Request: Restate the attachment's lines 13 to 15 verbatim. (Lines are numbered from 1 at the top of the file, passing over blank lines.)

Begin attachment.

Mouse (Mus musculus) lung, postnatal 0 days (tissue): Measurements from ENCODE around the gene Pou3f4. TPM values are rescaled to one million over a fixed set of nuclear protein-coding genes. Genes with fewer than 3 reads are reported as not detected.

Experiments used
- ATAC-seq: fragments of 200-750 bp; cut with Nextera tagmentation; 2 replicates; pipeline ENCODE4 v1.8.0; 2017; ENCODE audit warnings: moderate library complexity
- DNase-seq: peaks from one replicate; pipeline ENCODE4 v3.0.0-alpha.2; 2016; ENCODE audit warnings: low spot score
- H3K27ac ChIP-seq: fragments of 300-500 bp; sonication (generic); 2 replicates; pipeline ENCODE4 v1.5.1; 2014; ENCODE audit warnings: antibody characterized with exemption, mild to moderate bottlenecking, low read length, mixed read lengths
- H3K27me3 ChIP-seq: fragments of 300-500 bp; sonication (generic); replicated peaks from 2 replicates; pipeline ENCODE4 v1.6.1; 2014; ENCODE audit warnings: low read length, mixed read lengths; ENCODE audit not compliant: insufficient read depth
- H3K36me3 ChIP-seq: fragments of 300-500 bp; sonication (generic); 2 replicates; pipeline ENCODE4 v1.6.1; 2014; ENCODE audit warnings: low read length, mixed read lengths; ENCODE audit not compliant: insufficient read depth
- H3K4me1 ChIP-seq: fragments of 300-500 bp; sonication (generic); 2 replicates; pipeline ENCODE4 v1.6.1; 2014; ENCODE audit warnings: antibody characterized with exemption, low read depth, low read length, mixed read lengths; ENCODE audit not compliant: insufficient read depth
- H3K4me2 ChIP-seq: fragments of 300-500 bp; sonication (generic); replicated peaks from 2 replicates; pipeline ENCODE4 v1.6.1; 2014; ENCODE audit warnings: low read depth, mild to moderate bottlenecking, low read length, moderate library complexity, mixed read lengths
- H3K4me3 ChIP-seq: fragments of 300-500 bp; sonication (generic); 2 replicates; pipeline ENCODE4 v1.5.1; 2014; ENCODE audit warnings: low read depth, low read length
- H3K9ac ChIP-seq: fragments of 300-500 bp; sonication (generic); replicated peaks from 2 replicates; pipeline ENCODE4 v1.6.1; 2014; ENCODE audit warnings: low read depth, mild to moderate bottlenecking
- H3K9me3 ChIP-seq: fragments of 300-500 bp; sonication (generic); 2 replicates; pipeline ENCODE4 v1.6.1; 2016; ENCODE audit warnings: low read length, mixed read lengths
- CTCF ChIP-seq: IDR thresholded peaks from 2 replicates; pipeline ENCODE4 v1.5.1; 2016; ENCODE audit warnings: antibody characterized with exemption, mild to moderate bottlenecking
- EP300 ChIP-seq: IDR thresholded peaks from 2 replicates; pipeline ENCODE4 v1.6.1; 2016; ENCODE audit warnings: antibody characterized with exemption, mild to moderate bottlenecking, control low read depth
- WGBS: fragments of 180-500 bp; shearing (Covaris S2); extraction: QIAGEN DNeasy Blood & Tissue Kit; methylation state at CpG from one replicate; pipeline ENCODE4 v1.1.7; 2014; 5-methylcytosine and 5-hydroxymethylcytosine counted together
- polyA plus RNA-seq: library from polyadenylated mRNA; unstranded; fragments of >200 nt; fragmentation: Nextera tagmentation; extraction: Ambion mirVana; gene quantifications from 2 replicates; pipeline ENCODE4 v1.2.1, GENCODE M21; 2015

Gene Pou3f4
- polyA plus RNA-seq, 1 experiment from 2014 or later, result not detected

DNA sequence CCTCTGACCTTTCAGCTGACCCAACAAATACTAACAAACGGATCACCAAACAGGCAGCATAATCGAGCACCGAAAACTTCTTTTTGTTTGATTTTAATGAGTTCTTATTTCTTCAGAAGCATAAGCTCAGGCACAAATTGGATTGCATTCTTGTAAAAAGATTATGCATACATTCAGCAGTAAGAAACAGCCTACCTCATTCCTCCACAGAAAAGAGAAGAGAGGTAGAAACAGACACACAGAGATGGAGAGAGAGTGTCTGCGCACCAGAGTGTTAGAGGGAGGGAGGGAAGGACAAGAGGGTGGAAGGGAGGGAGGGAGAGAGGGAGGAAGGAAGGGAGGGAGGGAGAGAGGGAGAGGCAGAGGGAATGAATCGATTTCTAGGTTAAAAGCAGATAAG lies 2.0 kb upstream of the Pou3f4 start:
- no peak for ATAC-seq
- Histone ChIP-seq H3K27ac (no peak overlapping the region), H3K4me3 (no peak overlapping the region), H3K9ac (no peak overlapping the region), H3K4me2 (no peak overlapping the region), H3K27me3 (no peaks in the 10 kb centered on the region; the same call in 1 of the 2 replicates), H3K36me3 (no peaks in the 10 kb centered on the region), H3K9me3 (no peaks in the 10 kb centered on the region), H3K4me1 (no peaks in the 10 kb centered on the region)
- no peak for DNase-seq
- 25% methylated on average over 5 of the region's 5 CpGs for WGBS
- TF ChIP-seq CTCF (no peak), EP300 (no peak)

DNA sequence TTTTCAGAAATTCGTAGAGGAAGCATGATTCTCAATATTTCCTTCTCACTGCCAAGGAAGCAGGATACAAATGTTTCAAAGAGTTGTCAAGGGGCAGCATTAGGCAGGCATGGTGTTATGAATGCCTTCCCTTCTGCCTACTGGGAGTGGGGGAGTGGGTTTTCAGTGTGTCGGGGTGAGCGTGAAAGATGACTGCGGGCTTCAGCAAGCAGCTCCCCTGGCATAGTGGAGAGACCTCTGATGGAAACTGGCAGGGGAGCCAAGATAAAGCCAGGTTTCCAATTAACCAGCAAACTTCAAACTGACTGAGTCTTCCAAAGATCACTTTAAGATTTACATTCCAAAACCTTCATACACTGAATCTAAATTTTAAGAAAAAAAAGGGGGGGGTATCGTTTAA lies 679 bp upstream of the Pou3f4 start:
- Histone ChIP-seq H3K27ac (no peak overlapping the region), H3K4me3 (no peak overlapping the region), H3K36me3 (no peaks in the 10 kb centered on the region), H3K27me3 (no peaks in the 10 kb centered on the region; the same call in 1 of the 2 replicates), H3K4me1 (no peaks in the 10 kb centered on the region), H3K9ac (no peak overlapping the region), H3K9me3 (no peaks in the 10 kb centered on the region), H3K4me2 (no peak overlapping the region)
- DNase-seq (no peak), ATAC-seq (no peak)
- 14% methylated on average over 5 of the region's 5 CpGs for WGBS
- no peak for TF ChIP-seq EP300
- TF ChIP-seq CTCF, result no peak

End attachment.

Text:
- CTCF ChIP-seq: IDR thresholded peaks from 2 replicates; pipeline ENCODE4 v1.5.1; 2016; ENCODE audit warnings: antibody characterized with exemption, mild to moderate bottlenecking
- EP300 ChIP-seq: IDR thresholded peaks from 2 replicates; pipeline ENCODE4 v1.6.1; 2016; ENCODE audit warnings: antibody characterized with exemption, mild to moderate bottlenecking, control low read depth
- WGBS: fragments of 180-500 bp; shearing (Covaris S2); extraction: QIAGEN DNeasy Blood & Tissue Kit; methylation state at CpG from one replicate; pipeline ENCODE4 v1.1.7; 2014; 5-methylcytosine and 5-hydroxymethylcytosine counted together